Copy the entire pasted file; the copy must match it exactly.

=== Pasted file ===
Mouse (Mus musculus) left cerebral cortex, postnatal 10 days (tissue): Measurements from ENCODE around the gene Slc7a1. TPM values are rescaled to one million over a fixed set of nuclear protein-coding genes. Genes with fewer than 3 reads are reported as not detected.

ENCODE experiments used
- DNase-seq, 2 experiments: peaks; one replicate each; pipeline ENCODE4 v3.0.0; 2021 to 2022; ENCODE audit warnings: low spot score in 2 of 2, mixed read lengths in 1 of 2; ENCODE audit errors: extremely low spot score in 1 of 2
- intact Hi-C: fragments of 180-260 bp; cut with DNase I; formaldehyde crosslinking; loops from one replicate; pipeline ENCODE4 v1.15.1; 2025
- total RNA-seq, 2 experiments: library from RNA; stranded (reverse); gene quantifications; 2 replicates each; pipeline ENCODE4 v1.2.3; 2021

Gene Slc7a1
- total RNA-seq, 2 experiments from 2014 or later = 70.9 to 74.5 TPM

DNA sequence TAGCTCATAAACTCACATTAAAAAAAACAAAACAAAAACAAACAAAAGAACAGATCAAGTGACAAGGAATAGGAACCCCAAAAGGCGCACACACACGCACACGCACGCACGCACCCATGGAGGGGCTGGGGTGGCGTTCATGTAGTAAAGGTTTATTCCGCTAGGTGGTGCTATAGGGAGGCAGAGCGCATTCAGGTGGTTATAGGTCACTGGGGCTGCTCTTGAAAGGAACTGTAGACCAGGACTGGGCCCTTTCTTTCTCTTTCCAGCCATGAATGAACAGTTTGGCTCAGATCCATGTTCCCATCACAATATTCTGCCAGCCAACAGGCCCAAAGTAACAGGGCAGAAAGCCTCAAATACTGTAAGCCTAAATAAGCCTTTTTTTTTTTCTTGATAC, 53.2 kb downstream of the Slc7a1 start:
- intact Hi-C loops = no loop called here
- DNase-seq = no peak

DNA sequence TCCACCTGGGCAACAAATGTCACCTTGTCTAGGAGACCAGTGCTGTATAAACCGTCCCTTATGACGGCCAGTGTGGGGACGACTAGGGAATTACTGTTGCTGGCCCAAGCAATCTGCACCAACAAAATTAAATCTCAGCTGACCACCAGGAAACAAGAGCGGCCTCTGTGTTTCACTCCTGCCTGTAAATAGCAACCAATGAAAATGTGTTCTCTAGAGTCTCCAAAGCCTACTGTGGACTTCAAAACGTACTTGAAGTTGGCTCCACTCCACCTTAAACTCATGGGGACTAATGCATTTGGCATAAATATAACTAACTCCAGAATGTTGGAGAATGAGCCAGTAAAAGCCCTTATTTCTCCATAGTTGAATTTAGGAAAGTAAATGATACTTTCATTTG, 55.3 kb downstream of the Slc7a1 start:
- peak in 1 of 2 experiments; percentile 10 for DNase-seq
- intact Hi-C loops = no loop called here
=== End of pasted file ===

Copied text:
Mouse (Mus musculus) left cerebral cortex, postnatal 10 days (tissue): Measurements from ENCODE around the gene Slc7a1. TPM values are rescaled to one million over a fixed set of nuclear protein-coding genes. Genes with fewer than 3 reads are reported as not detected.

ENCODE experiments used
- DNase-seq, 2 experiments: peaks; one replicate each; pipeline ENCODE4 v3.0.0; 2021 to 2022; ENCODE audit warnings: low spot score in 2 of 2, mixed read lengths in 1 of 2; ENCODE audit errors: extremely low spot score in 1 of 2
- intact Hi-C: fragments of 180-260 bp; cut with DNase I; formaldehyde crosslinking; loops from one replicate; pipeline ENCODE4 v1.15.1; 2025
- total RNA-seq, 2 experiments: library from RNA; stranded (reverse); gene quantifications; 2 replicates each; pipeline ENCODE4 v1.2.3; 2021

Gene Slc7a1
- total RNA-seq, 2 experiments from 2014 or later = 70.9 to 74.5 TPM

DNA sequence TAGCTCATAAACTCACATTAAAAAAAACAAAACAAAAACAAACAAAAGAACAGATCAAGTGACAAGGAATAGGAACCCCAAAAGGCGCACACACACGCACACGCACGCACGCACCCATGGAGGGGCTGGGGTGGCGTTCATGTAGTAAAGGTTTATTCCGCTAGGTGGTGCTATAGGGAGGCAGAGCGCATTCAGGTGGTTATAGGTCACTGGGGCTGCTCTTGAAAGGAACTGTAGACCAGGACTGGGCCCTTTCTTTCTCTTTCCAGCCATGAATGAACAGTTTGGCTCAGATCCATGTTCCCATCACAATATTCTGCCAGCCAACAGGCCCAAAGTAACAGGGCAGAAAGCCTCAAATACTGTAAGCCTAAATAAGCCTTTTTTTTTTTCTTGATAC, 53.2 kb downstream of the Slc7a1 start:
- intact Hi-C loops = no loop called here
- DNase-seq = no peak

DNA sequence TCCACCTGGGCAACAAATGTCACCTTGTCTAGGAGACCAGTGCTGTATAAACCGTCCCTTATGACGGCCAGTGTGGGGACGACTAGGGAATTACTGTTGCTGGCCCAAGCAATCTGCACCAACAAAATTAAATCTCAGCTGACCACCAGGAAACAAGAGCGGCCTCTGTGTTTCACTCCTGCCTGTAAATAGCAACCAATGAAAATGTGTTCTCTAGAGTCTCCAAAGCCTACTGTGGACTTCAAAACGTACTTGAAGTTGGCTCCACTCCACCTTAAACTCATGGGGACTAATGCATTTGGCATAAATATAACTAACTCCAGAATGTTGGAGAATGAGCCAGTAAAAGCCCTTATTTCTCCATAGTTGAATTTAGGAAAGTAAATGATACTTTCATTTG, 55.3 kb downstream of the Slc7a1 start:
- peak in 1 of 2 experiments; percentile 10 for DNase-seq
- intact Hi-C loops = no loop called here